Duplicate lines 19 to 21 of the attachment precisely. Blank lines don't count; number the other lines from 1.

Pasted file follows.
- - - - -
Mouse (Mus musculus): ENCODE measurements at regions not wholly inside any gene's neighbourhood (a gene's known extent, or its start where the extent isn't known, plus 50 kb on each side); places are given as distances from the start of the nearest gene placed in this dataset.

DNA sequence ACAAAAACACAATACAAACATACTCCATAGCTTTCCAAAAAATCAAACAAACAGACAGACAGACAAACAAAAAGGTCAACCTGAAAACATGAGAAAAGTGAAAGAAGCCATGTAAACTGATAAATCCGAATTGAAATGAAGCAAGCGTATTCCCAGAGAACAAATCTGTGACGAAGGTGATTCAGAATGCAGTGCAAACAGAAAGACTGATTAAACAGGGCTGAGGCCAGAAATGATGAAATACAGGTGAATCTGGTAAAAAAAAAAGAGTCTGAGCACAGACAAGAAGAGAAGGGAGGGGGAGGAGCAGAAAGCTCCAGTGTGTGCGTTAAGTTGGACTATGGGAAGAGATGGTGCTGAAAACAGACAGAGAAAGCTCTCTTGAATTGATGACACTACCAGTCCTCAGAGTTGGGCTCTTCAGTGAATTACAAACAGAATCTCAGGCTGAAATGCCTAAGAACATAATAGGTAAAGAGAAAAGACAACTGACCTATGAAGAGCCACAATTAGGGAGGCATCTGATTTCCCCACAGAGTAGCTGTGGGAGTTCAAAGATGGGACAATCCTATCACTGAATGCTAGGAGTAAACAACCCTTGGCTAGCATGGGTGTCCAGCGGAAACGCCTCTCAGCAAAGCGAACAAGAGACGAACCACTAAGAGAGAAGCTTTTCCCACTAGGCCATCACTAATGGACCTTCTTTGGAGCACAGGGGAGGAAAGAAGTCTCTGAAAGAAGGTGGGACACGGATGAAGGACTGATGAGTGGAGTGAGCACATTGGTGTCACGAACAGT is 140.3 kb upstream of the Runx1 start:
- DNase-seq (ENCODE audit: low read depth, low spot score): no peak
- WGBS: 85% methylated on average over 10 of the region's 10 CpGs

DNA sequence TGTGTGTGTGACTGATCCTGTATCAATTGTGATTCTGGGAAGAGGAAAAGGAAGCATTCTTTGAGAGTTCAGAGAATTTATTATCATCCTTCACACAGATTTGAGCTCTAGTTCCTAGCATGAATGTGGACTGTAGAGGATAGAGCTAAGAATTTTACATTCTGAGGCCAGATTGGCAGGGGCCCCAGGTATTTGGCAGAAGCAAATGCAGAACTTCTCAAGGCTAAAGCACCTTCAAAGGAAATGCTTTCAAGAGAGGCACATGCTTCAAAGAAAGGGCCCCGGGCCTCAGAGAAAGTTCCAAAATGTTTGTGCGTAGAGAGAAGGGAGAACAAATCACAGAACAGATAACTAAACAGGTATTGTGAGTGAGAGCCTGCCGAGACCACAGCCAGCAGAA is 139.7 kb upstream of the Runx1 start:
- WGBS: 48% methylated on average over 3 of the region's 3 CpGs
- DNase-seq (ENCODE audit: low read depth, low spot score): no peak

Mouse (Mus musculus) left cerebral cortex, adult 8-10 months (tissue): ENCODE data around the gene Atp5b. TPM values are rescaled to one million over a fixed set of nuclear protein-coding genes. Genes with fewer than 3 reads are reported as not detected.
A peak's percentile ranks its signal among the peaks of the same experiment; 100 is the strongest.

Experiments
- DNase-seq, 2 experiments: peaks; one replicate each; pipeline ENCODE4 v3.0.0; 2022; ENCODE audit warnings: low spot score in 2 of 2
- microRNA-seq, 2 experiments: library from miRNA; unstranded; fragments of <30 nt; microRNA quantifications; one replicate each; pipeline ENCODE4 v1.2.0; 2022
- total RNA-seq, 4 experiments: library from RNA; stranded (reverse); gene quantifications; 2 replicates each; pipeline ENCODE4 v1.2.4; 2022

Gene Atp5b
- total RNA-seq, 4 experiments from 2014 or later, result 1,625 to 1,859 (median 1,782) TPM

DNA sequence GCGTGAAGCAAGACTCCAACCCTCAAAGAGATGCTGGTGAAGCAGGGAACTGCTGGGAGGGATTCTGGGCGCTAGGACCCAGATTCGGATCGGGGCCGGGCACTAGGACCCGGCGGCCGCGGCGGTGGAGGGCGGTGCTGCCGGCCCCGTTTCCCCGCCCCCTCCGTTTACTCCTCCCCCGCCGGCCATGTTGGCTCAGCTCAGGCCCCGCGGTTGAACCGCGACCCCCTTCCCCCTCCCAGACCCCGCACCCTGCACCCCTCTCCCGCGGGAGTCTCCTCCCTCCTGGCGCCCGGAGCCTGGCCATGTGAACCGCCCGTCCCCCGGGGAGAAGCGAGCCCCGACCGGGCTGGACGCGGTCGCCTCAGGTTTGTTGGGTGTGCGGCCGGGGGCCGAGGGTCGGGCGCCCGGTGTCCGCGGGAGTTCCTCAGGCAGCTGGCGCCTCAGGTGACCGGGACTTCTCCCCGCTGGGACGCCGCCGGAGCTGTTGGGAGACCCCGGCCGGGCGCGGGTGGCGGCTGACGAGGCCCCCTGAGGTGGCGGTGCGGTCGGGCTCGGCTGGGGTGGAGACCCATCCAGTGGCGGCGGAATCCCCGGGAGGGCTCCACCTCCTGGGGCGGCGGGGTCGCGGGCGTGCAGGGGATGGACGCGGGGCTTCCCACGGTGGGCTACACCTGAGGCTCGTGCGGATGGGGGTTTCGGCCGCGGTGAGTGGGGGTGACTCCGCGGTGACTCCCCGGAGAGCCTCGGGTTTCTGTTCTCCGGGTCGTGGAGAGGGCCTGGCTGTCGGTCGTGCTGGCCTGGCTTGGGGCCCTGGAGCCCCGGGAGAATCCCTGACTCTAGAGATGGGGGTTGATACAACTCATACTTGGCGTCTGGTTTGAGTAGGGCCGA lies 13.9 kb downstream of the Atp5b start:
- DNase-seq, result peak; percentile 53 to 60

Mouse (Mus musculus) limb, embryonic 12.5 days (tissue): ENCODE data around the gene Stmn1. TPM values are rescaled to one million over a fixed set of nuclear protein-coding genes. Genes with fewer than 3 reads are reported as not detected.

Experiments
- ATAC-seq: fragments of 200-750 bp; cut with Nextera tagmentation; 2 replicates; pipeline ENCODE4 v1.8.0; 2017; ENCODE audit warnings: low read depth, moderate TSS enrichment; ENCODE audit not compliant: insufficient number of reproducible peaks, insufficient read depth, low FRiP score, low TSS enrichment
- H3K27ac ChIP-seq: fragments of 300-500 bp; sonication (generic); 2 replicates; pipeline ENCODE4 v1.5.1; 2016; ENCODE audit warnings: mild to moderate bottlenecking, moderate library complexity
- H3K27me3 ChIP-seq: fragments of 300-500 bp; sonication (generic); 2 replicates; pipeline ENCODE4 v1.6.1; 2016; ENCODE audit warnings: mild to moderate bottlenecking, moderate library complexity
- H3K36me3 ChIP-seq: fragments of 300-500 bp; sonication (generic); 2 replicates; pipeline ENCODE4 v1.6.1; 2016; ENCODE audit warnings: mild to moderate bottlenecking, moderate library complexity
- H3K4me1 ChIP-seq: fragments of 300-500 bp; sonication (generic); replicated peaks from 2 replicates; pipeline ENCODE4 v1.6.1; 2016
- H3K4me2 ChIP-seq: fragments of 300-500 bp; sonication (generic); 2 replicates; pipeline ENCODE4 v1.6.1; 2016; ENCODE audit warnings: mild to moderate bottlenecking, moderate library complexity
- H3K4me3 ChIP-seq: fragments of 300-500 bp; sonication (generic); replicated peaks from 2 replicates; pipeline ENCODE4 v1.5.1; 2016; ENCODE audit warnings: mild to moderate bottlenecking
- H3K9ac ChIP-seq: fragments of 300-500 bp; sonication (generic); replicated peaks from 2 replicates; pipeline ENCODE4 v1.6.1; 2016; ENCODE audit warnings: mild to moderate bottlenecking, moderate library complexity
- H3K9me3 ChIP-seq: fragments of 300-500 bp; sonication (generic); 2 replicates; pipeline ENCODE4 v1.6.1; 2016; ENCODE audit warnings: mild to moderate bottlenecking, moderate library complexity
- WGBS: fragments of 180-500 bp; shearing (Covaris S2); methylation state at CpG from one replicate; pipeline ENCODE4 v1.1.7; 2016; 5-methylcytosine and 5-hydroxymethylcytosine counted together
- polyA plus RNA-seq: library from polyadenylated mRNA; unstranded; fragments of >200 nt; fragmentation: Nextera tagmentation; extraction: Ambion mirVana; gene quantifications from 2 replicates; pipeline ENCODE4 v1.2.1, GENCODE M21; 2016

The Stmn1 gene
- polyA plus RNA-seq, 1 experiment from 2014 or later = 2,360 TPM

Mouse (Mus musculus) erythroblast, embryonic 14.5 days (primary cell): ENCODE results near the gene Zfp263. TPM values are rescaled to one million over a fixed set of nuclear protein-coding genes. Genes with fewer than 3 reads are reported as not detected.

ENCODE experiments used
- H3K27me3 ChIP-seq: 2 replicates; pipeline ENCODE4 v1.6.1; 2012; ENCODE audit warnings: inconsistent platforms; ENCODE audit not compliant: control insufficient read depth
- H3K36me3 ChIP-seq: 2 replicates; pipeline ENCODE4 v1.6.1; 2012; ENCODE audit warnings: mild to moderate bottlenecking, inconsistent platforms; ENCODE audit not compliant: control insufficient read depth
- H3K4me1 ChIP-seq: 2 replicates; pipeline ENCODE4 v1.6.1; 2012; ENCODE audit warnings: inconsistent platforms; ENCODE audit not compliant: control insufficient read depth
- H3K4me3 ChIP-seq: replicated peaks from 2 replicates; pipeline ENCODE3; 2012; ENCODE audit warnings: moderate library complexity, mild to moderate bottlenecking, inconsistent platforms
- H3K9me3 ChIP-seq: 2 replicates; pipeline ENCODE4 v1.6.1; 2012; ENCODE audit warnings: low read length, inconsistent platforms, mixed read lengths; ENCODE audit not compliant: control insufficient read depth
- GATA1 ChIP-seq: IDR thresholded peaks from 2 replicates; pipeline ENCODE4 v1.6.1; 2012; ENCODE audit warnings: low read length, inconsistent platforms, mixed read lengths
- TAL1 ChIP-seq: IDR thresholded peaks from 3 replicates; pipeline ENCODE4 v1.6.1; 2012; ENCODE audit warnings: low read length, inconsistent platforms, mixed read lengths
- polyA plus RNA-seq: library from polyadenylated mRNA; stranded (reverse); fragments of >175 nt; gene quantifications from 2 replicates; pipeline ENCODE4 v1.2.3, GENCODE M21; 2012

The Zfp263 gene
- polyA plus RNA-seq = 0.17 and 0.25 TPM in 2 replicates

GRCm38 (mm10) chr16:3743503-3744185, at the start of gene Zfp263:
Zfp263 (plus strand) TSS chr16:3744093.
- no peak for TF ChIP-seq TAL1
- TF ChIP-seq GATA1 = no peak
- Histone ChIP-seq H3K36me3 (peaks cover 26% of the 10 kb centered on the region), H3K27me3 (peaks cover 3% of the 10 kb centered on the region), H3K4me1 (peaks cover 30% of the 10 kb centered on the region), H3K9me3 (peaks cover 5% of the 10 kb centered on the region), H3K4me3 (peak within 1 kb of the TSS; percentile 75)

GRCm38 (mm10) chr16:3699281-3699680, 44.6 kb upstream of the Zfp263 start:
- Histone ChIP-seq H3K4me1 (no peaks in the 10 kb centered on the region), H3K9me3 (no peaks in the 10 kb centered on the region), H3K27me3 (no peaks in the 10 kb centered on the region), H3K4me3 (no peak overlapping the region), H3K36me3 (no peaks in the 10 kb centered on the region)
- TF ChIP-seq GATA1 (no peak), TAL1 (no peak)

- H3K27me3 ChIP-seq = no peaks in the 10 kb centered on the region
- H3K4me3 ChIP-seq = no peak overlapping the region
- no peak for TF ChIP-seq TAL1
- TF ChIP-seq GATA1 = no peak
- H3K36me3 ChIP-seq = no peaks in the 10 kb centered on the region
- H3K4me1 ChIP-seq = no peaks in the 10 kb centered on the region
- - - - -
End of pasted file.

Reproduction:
Experiments
- ATAC-seq: fragments of 200-750 bp; cut with Nextera tagmentation; 2 replicates; pipeline ENCODE4 v1.8.0; 2017; ENCODE audit warnings: low read depth, moderate TSS enrichment; ENCODE audit not compliant: insufficient number of reproducible peaks, insufficient read depth, low FRiP score, low TSS enrichment
- H3K27ac ChIP-seq: fragments of 300-500 bp; sonication (generic); 2 replicates; pipeline ENCODE4 v1.5.1; 2016; ENCODE audit warnings: mild to moderate bottlenecking, moderate library complexity